MCLEOD: Like the armoured boys, if they wanted to walk to battle, they would’ve joined the infantry, so they want their vehicles fixed.

BURKE: I like the fact that when I come in to work, I feel a sense of accomplishment at the end of the day when I complete a work order, I complete a task. It’s a great job because of the job diversity. I mean, you learn all kinds of different skill sets and you can take them with you the rest of your life.

MCLEOD: We have an unofficial motto in the Mat Tech trade. It’s “we can’t weld the crack of dawn nor mend a broken heart, but we’re definitely working on it”.

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MATERIALS TECHNICIAN

Overview

Working environment

Materials Technicians experience the unique adventures and challenges that come with working in different environments. Materials Technicians are employed at bases and stations across Canada and on deployed operations around the world. While on a base, they may be working in small spaces, like a workshop. In the field or on deployment they may work outdoors most of the time or in temporary accommodations. Their work usually supports Army units, but they may also work with the Royal Canadian Navy and the Royal Canadian Air Force.

Pay and career development

The starting salary for a fully trained Materials Technician is $49,400 per year; however, depending on your previous experience and training the starting salary may be higher. Material Technicians who demonstrate the required ability, dedication and potential are selected for opportunities for career progression, promotion and advanced training.

Related civilian occupations

  • General Welder
  • Millwright
  • Tool-and-Die Maker
  • Sheet-Metal Worker
  • Auto Body Repair Technician

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Training

Basic military qualification

The first stage of training is the Basic Military Qualification course, or Basic Training, held at the Canadian Forces Leadership and Recruit School in Saint-Jean-sur-Richelieu, Quebec. This training provides the basic core skills and knowledge common to all trades. A goal of this course is to ensure that all recruits maintain the CAF physical fitness standard; as a result, the training is physically demanding.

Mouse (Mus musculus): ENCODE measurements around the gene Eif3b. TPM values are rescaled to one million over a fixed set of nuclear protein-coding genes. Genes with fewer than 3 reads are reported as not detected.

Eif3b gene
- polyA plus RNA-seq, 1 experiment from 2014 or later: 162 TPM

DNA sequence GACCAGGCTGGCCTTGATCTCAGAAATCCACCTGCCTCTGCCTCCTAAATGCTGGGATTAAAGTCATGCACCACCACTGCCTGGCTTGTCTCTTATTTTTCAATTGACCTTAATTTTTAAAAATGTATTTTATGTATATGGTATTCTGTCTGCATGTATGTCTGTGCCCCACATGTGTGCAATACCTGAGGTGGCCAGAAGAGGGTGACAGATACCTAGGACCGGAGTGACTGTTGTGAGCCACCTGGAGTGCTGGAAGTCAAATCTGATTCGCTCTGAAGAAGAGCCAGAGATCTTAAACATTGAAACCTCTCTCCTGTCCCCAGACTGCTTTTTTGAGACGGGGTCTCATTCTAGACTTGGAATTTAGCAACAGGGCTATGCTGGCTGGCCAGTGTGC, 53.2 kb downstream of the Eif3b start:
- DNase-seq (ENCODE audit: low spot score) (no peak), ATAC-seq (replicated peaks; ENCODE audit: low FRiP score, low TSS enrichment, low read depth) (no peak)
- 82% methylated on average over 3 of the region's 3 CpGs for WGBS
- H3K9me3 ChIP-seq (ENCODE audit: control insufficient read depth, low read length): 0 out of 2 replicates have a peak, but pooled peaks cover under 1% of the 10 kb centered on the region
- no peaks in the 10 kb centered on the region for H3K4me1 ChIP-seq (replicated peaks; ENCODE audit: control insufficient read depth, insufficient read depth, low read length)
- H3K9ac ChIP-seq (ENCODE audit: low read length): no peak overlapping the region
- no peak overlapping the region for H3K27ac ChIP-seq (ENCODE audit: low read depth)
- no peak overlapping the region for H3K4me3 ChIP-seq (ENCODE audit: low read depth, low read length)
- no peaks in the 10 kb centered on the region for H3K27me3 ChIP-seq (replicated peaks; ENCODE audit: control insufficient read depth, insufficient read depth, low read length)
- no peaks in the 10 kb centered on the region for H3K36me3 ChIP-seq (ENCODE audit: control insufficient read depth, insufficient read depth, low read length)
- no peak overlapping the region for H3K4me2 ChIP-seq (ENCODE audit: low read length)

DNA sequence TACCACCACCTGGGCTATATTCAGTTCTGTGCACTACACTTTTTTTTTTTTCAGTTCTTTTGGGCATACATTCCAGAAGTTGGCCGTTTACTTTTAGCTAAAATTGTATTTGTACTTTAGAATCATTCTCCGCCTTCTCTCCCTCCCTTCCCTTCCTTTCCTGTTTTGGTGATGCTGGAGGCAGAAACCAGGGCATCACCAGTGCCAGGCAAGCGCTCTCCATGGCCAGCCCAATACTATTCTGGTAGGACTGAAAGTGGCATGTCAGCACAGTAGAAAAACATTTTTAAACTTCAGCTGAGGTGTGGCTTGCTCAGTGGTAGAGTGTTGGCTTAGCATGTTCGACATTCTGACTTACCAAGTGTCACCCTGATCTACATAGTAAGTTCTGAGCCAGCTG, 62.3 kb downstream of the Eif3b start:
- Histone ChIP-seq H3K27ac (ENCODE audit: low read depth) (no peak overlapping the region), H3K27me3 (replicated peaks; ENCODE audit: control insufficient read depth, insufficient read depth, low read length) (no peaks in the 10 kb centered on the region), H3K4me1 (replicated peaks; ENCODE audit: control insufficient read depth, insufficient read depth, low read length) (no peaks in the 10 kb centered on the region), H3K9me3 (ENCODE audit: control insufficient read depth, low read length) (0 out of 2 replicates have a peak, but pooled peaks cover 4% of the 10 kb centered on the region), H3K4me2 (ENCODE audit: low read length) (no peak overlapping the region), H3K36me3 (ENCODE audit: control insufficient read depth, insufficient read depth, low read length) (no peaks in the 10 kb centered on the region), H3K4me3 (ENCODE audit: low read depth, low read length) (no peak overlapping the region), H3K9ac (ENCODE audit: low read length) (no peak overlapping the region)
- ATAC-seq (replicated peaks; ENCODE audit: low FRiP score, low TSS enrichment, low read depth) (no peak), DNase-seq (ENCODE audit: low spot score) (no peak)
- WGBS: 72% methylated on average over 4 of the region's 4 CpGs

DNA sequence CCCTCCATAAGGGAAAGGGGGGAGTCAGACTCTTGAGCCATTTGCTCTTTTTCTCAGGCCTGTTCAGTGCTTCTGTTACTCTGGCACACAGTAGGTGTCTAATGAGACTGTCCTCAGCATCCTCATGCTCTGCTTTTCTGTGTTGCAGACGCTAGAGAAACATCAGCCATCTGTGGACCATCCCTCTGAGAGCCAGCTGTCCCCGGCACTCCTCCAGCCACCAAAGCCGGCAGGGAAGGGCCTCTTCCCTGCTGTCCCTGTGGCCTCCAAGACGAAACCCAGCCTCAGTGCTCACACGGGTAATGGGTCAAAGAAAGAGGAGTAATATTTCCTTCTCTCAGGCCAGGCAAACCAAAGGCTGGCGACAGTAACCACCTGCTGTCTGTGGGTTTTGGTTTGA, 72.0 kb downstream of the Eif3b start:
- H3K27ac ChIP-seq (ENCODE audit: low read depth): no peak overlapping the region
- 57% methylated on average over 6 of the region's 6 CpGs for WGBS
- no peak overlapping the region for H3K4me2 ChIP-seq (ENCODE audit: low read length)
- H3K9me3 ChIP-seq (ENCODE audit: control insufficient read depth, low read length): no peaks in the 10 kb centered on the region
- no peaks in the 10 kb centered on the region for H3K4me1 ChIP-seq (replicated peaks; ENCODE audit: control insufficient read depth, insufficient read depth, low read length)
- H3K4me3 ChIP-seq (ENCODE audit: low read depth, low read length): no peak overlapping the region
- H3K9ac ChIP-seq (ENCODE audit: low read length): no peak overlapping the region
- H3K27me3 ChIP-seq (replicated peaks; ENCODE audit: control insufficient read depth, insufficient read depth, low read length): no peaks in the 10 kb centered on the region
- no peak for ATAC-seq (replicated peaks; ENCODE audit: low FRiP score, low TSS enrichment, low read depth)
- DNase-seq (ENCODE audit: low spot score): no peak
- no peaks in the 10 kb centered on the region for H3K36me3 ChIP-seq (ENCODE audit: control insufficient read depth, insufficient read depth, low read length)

Basic military qualification - land course

After Basic Training, Army recruits go to a Military Training centre for the Basic Military Qualification - Land Course for approximately one month, which covers the following topics:

  • Army Physical Fitness
  • Dismounted Offensive and Defensive Operations
  • Reconnaissance Patrolling
  • Individual Field Craft

Basic occupational qualification training

Materials Technicians attend the Canadian Forces School of Electrical and Mechanical Engineering in Borden, Ontario for about a year. Using a combination of instruction, demonstrations and practical work, they learn the following skills:

  • Shop mathematics
  • Interpretation of mechanical drawings and blueprints
  • Power and hand tools
  • Metallurgy and heat treatment
  • Pattern development and layout
  • Welding:
    • Oxy-acetylene
    • Gas Metal Arc
    • Gas Tungsten Arc
    • Shielded-metal Arc
  • Plasma arc cutting
  • Metal surface refinishing
  • Auto body repair and refinishing
  • Rust-proofing and retreatment
  • Spray-painting
  • Drilling, threading and reaming
  • Textile repair
  • Sewing-machine repair
  • Respirator repair
  • Repair of fibreglass and composite materials
  • Identification of metals, alloys and plastics

On-the-job training

Materials Technicians are posted to a CAF Base for about 18 months of on-the-job training, which resembles a civilian apprenticeship program.

Specialty training

Materials Technicians may be offered the opportunity to develop specialized skills through formal courses and on-the-job training, including a 27-week intermediate training course. At the end of this training phase, a Materials Technician’s trade knowledge, skills and experience are comparable to those of a civilian journeyman.

There is also the possibility to take training to reach supervisor and manager levels. The supervisor level course takes about 13 weeks, and the manager level course takes about nine weeks.

Advanced training

As they progress in their career, Materials Technicians who demonstrate the required ability and potential will be offered advanced training. Available courses include:

  • Advanced machining
  • Advanced welding
  • Non-destructive testing techniques
  • Military bridging inspection
  • ISO sea container inspection
  • Occupational health and safety

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Entry plans

Required education

The minimum required education to apply for this position is the completion of the provincial requirements for Grade 10 or Secondaire IV in Quebec, including Grade 10 Applied Math or Math 426 in Quebec. Foreign education may be accepted.